India’s ban on sugar exports: Everything you need to know


The government has taken a significant step toward maintaining the price and availability of sugar in the country by putting restrictions on sugar export. The restrictions will come into effect from June 1, 2022. Sugar exports are not entirely prohibited. The traders have to get specific permission to export sugar from the Directorate of Sugar, Department of Food and Public Distribution. 

According to the orders, until October 31, 2022, or further notice, the exports will be permitted only with a specific order from the Directorate of Sugar, Department of Food and Public Distribution. 

According to the notice, these restrictions will not apply to sugar exported to the EU (European Union) and the US (United States) under CXL and TRQ. But a certain amount of sugar is exported to these two regions.

Sugar exports are limited to 100 LMT (lakh metric tonnes).

Sugar export restrictions are implemented for the first time in six years. The country last restricted sugar exports by imposing a 20% export duty in 2016.

What will be the impact on the market?

A smaller cane crop in Brazil, the world’s largest producer, and high global oil prices have boosted overseas demand for Indian sugar. India’s export restrictions will send international prices skyrocketing in the midst of a global commodities price slump.

According to Union Commerce Minister Piyush Goyal, Sugar export regulations should not affect global markets because India will continue to allow exports to vulnerable countries. 

According to reports, the government has also formed a cross-ministerial panel to monitor imports of all commodities, particularly industrial raw materials.

Why is the government limiting exports?

The government is worried about a lack of stock at the start of the next season, which begins in October. According to reports, a shortage of backup stocks during this period could drive up prices in the domestic market.

The restrictions were put in place to increase sugar availability in the domestic market while also limiting price increases.

Combined with the May 13 ban on private wheat exports, these actions signal an aggressive approach to taming out-of-control inflation. 

Consumer prices in April soared to an eight-year high of 7.79 per cent, far exceeding the Reserve Bank’s tolerance limit of 6% for four months in a row, threatening growth and fueling public anxiety.

Export restrictions will free up more surplus sugar for domestic ethanol production, for which the country has set new fuel blending targets. It is a top government priority. Blending petrol with ethanol, which is made from molasses, a sugar byproduct, will help reduce oil imports.

Sugar mills are being encouraged to divert surplus sugarcane to ethanol production by the government.

According to the World Bank, Russia’s invasion of Ukraine has shaken commodity markets, which will keep global prices high until the end of 2024.

Sugar production and exports

In the current marketing year 2021-22, sugar production in India has increased by 14% to 34.2 million tonnes (MT) and is expected to reach a new high of 35.5 MT. Sugar production in the country was 31.1 metric tonnes in 2020–21, 25.9 metric tonnes in 2019–20, 32.2 metric tonnes in 2018–19, and 31.2 metric tonnes in 2017–18.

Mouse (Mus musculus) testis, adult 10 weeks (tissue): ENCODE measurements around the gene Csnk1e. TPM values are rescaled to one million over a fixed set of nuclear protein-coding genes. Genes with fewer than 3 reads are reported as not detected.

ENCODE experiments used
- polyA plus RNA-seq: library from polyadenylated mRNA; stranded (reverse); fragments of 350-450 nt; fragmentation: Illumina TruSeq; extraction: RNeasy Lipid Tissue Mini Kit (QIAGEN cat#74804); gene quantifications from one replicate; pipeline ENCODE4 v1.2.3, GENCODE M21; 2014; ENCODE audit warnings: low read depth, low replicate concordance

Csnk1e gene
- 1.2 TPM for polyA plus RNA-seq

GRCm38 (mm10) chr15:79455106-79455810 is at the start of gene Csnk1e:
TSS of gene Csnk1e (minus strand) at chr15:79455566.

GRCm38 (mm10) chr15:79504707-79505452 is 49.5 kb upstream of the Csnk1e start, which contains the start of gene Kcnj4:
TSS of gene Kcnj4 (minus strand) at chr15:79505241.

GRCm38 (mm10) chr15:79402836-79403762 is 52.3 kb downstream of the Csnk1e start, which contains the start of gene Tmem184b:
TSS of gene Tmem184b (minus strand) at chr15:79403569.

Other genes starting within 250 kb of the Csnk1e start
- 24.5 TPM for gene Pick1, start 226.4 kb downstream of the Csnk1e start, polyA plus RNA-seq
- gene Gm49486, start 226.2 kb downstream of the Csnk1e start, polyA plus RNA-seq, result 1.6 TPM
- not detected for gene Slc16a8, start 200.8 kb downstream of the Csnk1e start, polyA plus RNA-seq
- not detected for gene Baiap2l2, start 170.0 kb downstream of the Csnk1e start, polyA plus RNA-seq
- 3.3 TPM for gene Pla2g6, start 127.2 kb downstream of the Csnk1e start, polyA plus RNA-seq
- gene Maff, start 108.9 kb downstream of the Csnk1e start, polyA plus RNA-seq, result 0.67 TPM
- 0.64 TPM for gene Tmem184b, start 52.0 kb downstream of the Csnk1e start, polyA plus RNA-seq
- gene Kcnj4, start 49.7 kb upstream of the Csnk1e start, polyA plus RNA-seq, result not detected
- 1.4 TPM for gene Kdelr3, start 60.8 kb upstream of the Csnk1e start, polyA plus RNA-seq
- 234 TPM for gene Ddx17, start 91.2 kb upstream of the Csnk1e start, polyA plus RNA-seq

For the first time, India has achieved a net sugar production record of 34.2 million tonnes until April 2022.

India’s sugar exports increased by 15 times, to 70 lakh tonnes in 2021-22.

According to the Ministry of Consumer Affairs and Food Distribution, during the sugar season 2020–21, about 70 lakh metric tonnes (LMT) were exported, compared to a target of 60 LMT.

According to the report, the top importers are Indonesia, Afghanistan, Sri Lanka, Bangladesh, the United Arab Emirates, Malaysia, and other African countries.

Millers have signed deals to export 90 lakh tonnes of sugar in the current season (2021-22). Seventy-one lakh tonnes of sugar have already been exported from the country.

Restriction on Wheat Exports

Due to record-high domestic inflation, India has prohibited wheat exports and a severe heatwave that ruined the crop. 

Politicians and world leaders have reacted to the decision, with many requesting and urging India to reconsider its wheat export ban.

However, India is not one of the world’s top wheat exporters. India’s ban is unlikely to push global prices to new highs due to already tight supply, putting poor consumers in Asia and Africa at risk.

Food trade restrictions in other countries

While India’s wheat export ban has gotten a lot of attention, it isn’t the only country with food trade restrictions.

Export restrictions have also been imposed by Egypt, Turkey, and Kuwait.

Malaysian Prime Minister Ismail Sabri Yaakob announced that the country would stop exporting up to 3.6 million chickens per month until domestic prices and production levels stabilised.

Palm oil prices had previously risen in recent weeks after Indonesia, the world’s largest producer of ingredients used in everything from processed foods to soap, halted exports for three weeks to lower local cooking oil prices. On Monday, the ban was lifted.


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